TOS409 Dickinson House and Saw Mill, 1871 - The Other Side TV

Extra Research for Season 4 – Episode 9 – This Little One

Business partners Moss Kent Dickinson (1822-1897) and Joseph Merrill Currier (1820-1884) built and established Watson’s Mill in 1860, 7 years before Queen Victoria gave royal assent for Canada’s union on 1 July 1867. Dickinson and Currier also established and named the village of Manotick after an Ojibwe word meaning “island in the river.” A sawmill […]

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407 blog - google map - cherry valley retreat - the other side tv

Extra research for Season 4 – Episode 7 – Portals & Portraits

The term ley line was first coined by Alfred Watkins, an amateur archaeologist, in 1921. He noticed that places of religious or spiritual significance were aligned through the English country-side and had names that contained the syllable “ley” so he named them ley lines. These particular connections are called true ley lines.   True ley […]

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Mary Beatrice Stedman, Grandniece of Edmund Cockshutt

Extra research for Season 4 – Episode 4 – The Tea Party

The Cockshutt Family figures prominently in the story of the City of Brantford. Frank Cockshutt (1857-1938) was the President of the Cockshutt Plow Company. William Foster Cockshutt was a Member of the Canadian Parliament for Brantford. Henry Cockshutt (1868-1944) was the 13th Lieutenant Governor of Ontario. The Cockshutt Family was always generous with their time […]

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Elder Tom Charles prays in the Mohawk long house in Kanata Village - The Other Side TV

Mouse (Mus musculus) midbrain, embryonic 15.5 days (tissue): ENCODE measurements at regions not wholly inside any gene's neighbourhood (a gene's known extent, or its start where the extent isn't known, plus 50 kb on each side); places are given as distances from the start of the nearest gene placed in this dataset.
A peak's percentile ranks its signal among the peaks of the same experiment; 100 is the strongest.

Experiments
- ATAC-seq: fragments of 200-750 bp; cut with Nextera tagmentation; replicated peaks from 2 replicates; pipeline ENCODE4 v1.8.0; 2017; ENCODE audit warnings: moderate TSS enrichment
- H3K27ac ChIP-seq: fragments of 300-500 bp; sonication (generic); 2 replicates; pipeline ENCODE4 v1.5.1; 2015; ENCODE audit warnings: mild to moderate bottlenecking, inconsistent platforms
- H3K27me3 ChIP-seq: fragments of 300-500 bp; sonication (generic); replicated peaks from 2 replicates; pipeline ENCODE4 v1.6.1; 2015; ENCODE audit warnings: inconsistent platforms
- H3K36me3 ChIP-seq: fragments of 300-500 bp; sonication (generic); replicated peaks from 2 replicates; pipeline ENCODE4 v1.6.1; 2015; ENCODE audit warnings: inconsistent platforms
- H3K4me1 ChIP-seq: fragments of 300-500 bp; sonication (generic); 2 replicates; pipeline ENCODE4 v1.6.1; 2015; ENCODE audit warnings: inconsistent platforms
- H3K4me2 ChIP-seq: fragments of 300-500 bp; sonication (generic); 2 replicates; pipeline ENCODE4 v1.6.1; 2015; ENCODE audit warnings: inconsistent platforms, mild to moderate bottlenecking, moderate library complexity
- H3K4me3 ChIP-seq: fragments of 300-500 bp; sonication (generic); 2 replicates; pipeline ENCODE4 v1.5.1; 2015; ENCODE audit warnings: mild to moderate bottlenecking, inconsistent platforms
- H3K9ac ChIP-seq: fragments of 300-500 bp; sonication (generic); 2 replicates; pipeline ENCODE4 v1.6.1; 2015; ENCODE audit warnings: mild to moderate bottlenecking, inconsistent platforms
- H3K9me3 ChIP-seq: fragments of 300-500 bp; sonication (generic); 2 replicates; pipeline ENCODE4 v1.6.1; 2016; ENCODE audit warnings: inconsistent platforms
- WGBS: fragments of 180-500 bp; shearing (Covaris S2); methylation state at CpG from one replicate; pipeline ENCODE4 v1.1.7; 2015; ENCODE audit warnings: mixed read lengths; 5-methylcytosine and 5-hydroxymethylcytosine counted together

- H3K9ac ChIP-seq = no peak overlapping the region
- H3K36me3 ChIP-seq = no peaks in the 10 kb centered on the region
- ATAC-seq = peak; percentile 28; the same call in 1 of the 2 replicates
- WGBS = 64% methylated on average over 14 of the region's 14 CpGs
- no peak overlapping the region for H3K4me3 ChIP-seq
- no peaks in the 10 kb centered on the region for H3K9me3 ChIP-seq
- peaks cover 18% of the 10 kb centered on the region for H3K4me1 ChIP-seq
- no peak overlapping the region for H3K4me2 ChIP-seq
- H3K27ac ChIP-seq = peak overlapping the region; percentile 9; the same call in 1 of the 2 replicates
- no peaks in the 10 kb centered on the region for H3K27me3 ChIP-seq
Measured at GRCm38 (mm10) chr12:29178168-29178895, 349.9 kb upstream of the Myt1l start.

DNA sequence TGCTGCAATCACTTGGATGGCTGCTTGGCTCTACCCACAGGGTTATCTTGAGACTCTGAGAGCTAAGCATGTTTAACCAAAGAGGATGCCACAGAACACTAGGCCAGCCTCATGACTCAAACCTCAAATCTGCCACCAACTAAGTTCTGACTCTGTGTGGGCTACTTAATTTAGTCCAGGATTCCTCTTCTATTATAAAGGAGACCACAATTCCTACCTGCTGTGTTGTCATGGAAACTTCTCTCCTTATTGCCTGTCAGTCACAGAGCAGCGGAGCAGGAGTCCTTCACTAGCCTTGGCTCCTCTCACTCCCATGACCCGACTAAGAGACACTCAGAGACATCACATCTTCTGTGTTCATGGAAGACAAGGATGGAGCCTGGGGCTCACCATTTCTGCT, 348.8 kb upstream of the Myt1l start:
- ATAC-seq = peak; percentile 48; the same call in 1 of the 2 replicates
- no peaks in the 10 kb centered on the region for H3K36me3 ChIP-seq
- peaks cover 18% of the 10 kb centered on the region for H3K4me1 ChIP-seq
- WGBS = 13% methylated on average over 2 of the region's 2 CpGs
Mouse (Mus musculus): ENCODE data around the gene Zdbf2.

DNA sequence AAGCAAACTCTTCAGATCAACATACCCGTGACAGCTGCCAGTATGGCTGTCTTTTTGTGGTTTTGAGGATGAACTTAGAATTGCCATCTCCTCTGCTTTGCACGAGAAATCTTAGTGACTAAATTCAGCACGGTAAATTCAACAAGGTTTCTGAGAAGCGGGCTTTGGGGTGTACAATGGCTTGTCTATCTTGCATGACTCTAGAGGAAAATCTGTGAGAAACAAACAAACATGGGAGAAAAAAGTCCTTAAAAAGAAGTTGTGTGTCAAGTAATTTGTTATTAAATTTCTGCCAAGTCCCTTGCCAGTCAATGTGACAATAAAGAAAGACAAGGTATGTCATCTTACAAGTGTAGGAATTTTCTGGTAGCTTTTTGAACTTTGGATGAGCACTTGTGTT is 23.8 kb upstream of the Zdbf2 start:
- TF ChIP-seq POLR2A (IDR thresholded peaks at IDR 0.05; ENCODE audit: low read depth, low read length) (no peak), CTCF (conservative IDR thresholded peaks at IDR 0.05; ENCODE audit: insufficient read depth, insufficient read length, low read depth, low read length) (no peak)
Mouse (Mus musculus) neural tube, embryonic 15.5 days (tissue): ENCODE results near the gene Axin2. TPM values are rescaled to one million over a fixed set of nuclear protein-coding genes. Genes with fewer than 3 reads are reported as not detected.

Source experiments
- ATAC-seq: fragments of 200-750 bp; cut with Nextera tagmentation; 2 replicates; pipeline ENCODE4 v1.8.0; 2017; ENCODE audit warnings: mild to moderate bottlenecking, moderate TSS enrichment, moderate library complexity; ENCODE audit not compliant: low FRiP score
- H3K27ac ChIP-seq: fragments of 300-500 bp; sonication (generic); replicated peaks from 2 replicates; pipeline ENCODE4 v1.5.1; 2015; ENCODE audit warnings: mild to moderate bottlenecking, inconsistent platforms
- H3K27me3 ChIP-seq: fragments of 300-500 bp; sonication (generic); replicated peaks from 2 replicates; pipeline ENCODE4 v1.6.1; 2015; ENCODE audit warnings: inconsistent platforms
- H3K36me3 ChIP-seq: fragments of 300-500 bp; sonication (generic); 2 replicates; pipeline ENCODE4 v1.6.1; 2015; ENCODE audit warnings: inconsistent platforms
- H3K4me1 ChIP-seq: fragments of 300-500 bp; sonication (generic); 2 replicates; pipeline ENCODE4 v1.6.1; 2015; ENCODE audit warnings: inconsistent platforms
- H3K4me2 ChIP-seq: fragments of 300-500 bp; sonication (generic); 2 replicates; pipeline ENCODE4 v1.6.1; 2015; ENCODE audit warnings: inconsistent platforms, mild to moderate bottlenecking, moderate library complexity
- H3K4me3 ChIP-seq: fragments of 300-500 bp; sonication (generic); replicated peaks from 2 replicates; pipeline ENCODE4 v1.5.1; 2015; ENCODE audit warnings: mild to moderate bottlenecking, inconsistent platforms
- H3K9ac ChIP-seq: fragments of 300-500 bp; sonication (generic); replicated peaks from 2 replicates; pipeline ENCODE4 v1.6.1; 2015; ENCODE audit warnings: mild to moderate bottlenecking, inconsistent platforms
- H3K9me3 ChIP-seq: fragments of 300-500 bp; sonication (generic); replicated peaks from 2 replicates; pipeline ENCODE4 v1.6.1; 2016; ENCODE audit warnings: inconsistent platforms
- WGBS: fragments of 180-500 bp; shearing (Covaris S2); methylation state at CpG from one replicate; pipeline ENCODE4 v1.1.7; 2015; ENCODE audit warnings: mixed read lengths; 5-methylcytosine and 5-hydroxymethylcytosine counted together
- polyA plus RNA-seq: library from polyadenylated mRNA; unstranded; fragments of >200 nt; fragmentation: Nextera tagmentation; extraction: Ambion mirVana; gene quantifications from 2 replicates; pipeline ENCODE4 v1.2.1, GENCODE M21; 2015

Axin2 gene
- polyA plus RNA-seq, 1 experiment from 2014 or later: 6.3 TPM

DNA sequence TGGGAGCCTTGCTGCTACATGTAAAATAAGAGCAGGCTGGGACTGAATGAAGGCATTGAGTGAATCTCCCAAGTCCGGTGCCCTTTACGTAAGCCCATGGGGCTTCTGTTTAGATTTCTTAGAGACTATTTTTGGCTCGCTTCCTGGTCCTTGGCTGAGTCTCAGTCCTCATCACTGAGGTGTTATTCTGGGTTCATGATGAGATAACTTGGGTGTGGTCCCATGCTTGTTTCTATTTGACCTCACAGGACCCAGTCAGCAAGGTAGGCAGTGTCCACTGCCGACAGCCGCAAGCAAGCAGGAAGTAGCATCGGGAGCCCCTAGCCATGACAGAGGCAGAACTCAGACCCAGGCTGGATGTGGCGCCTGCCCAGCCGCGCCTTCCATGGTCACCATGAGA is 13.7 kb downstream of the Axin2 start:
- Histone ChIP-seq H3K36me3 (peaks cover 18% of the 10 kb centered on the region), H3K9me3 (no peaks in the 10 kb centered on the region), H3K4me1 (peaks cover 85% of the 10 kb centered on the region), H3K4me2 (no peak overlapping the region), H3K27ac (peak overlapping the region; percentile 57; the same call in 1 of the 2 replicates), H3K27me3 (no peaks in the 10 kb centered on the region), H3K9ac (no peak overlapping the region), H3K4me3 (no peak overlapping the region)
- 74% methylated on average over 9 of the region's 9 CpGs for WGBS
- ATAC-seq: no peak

Extra research for Season 4 – Episode 2 – The Long House

The Longhouse or hodensote is long narrow house covered in rectangular slabs of birch or elm bark and built by the Iroquois, which included the Mohawk, Oneida, Onondaga, Cayuga and Seneca people. They were called Iroquois but they called themselves Haudenosaunee, which meant “people who live in the longhouse.”   The building of a longhouse […]

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Extra research for Season 4 – Episode 1 – Unfinished Business

Peter Anthony Prince (1836-1925) was born in Trois-Rivières, Québec, the second of four children born to Enoch Prince (1802-1867) and Marie Angeline Trottier (1808-1901). Enoch and Angeline were married twice. The first in Trois-Rivières by a protestant minister in July 1831 and secondly in St-Stanislas-de-Champlain, Québec on the 25th of December 1833. According to church […]

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Extra research for Season 3 – Episode 13 – The Angels

Surely some of the places with the saddest spirits in Canada are the former residential schools, where approximately 150,000 First Nations and Métis children lost their cultures, identities, and even their lives at the hands of government and church employees whose aim was to “kill the Indian in the child.”   The Other Side encountered […]

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